Sunday, July 22, 2012

Territorial legacies and criminalised indigenous technologies

Maano Ramutsindela presents

A response to the presentation by Maano Ramutsindela and Clapperton Mavhunga. Understandings of “nature” are probably the most ideological and perhaps romantic in the making and utilising of nature parks in Africa. The “naturalness” that wildlife parks in Africa seem to suggest was dismantled with the presentations delivered at the lecture, “People and Parks”. Maano Ramutsindela introduced the political motivations behind demarcating parks in Africa and Clapperton Chakanetsa Mavhunga shared his research on the knowledge resources of the people living adjacent to the Makuleke Park (the northern part of the Kruger National Park).
Maano’s historical reading of conservation parks in Southern Africa suggested that establishing wildlife parks was part of the colonial making of Africa. In the “scramble” for power over nature, wildlife was seen as private property to be acclaimed and controlled from extensive hunting practices. Conservation in Africa also mirrored the colonial political climate: the 1933 London Convention, which permanently determined the boundaries of nature parks and the ideological imprint of conservation in Africa, was reminiscent of the 1884 Berlin Conference. The project of extending colonial power through wildlife parks displaced local people and criminalised traditional hunting practices. The fences, gates, rangers and guns that identified and protected the boundaries of wildlife parks, policed a separation between humans and nature. This separation captured the territorial mapping of parks in Africa, and produced a legacy that continues to determine the borders of nature parks today. My own research on an urban park in Cape Town studies this legacy and finds it not in the form of physical fences, but in borders of the mind: boundaries inscribed by the historical fabrication of a metropolitan nature and contemporary conservation practices.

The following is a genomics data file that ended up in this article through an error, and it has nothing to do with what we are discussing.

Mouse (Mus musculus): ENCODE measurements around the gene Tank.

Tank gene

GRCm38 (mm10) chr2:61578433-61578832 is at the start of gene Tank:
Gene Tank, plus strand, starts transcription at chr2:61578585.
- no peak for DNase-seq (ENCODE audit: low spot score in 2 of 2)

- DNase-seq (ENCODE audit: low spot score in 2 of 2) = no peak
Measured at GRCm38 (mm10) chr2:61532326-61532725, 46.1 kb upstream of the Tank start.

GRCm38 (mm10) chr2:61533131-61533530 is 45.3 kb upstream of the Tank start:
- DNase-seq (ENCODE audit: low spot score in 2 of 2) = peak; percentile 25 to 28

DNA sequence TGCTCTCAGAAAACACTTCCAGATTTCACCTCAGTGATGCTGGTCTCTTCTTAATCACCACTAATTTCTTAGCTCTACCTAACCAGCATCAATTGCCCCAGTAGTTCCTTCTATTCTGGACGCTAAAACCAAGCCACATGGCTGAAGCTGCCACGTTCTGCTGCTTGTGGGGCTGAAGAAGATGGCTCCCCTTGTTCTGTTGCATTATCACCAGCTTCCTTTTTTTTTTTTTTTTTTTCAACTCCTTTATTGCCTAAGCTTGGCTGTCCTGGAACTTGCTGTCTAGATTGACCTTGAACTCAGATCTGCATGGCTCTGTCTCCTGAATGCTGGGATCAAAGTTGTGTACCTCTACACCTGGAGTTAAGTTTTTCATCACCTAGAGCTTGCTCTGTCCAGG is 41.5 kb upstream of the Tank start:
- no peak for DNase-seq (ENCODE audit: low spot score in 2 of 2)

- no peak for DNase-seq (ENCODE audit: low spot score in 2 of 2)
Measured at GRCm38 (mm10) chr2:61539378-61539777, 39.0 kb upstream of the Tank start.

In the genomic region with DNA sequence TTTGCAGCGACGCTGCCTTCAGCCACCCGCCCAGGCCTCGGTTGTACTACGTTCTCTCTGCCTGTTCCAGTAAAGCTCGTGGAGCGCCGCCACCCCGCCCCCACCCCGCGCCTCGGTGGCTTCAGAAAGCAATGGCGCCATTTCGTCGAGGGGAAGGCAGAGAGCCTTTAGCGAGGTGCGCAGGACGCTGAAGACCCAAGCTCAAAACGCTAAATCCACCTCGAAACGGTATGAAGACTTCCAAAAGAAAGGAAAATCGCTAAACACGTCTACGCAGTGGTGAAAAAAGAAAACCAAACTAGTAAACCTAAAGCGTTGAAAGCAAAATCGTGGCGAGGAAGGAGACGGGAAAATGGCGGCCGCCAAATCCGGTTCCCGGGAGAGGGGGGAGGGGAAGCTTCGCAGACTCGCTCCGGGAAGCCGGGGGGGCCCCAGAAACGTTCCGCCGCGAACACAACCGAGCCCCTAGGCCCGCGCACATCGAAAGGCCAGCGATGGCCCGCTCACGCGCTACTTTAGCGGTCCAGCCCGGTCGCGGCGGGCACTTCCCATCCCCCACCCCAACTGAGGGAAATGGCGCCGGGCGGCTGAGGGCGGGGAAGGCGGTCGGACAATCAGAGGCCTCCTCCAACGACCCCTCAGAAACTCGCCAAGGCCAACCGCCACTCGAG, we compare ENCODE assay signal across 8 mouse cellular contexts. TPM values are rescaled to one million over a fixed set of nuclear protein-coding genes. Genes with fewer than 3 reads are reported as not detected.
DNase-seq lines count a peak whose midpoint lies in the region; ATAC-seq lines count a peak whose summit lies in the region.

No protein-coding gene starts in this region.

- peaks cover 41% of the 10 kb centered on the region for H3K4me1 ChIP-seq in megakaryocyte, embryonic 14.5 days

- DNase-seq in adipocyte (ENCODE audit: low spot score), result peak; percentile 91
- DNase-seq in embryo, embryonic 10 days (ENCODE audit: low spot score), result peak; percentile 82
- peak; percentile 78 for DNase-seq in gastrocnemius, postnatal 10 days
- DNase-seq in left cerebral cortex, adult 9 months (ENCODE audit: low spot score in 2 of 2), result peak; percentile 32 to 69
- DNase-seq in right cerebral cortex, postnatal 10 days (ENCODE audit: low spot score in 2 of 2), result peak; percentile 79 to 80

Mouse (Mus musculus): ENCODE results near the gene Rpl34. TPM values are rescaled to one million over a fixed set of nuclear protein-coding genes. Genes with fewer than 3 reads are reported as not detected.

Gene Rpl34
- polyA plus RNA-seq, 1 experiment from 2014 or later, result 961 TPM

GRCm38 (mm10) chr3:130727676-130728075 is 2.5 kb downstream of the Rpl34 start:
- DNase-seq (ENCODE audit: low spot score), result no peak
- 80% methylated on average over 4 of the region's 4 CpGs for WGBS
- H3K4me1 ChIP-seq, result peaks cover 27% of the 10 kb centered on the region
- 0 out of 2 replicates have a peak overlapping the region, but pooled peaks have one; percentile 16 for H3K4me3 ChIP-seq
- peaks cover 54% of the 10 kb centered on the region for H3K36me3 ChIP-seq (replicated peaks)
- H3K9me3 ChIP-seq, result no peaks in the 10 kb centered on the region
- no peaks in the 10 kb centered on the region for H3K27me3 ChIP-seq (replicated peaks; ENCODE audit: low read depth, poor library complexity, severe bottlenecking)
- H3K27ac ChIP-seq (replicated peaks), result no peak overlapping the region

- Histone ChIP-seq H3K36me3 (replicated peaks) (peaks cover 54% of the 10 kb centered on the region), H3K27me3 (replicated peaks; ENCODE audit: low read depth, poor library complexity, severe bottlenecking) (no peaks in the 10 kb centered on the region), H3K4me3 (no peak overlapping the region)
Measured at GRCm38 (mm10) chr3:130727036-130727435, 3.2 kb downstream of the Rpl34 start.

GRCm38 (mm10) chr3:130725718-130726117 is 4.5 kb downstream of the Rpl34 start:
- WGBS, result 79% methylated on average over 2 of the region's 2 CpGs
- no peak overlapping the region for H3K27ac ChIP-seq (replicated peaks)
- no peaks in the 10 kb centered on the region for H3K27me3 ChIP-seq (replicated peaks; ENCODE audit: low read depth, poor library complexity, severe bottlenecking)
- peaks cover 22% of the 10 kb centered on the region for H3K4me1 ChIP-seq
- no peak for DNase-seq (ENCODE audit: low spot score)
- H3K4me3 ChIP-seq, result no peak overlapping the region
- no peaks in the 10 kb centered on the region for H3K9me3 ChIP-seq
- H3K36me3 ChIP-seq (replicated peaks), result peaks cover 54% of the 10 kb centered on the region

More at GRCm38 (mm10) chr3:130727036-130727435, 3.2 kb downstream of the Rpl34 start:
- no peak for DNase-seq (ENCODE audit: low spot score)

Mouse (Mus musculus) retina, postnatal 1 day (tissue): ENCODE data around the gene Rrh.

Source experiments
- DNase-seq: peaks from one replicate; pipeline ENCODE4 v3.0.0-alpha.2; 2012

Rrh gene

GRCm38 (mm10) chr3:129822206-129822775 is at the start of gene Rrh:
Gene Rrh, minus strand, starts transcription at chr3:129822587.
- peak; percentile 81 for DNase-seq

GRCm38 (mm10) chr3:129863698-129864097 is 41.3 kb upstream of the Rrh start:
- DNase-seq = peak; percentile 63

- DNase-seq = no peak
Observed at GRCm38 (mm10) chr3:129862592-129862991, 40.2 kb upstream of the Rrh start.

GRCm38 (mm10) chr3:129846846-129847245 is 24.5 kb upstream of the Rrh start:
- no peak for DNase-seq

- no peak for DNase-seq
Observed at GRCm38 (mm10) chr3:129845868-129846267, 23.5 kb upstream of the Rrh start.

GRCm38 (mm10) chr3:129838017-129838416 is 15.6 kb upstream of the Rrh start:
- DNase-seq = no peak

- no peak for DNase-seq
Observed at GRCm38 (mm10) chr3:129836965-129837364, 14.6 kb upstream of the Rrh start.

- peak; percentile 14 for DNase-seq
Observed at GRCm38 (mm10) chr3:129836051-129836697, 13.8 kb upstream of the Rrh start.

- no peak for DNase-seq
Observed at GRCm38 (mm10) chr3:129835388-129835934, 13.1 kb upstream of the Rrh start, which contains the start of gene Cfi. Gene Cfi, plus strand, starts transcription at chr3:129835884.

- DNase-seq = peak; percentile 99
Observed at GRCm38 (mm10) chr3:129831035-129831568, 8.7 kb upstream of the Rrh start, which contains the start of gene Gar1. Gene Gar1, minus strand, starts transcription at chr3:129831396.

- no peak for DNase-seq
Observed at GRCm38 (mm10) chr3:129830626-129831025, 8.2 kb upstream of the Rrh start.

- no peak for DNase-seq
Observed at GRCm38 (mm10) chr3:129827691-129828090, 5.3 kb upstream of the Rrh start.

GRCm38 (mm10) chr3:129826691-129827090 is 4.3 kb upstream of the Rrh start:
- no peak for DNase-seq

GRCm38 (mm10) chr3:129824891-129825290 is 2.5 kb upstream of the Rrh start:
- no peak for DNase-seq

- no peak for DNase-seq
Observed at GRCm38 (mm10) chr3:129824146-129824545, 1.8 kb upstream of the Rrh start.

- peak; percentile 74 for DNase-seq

With Africa’s struggle for independence, conservationists (especially the ICUN) responded to the new political climate that “endangered” the future of nature parks. During this period, outside funding for conservation increased and the Arusha Conference in 1961 was about selling the “conservationist idea” to the new African leaders to create postcolonial parks (“a special re-territorialisation project of the South”). The political and conservation convergence in shaping the future of nature parks in Southern Africa is a trajectory most explicitly illustrated by the foundation of Transfrontier Conservation Areas (or “Peace Parks”) in the 1990’s by Prince Bernhard of the Netherlands and South African Billionaire Anton Rupert. Amongst other meetings with aspiring African leaders, Rupert and the Prince met with Nelson Mandela who declared Peace Parks as shaping the image of Africa as one of “peace and solidarity”. This mapping of nature parks on the African continent – irrespective of local worlds or national boundaries – continues with the current drive to establish a new Peace Park between Zimbabwe, South Africa and Botswana. Peace Parks intends to promote “tourism flows” between nations and to re-establish ecological integrity by allowing animals to have multiple nationalities. This African wilderness image irons over local understandings of nature and the landscape, politics, poverty, ecological disasters and social conflicts to create an unhindered idyllic natural space for tourists and wildlife funding. The critical question remains what this colonial wildlife legacy means to the locals in their everyday lives. What are the historical utilisations of proclaimed parks, and what does uncovering these knowledge resources mean for postcolonial conservation.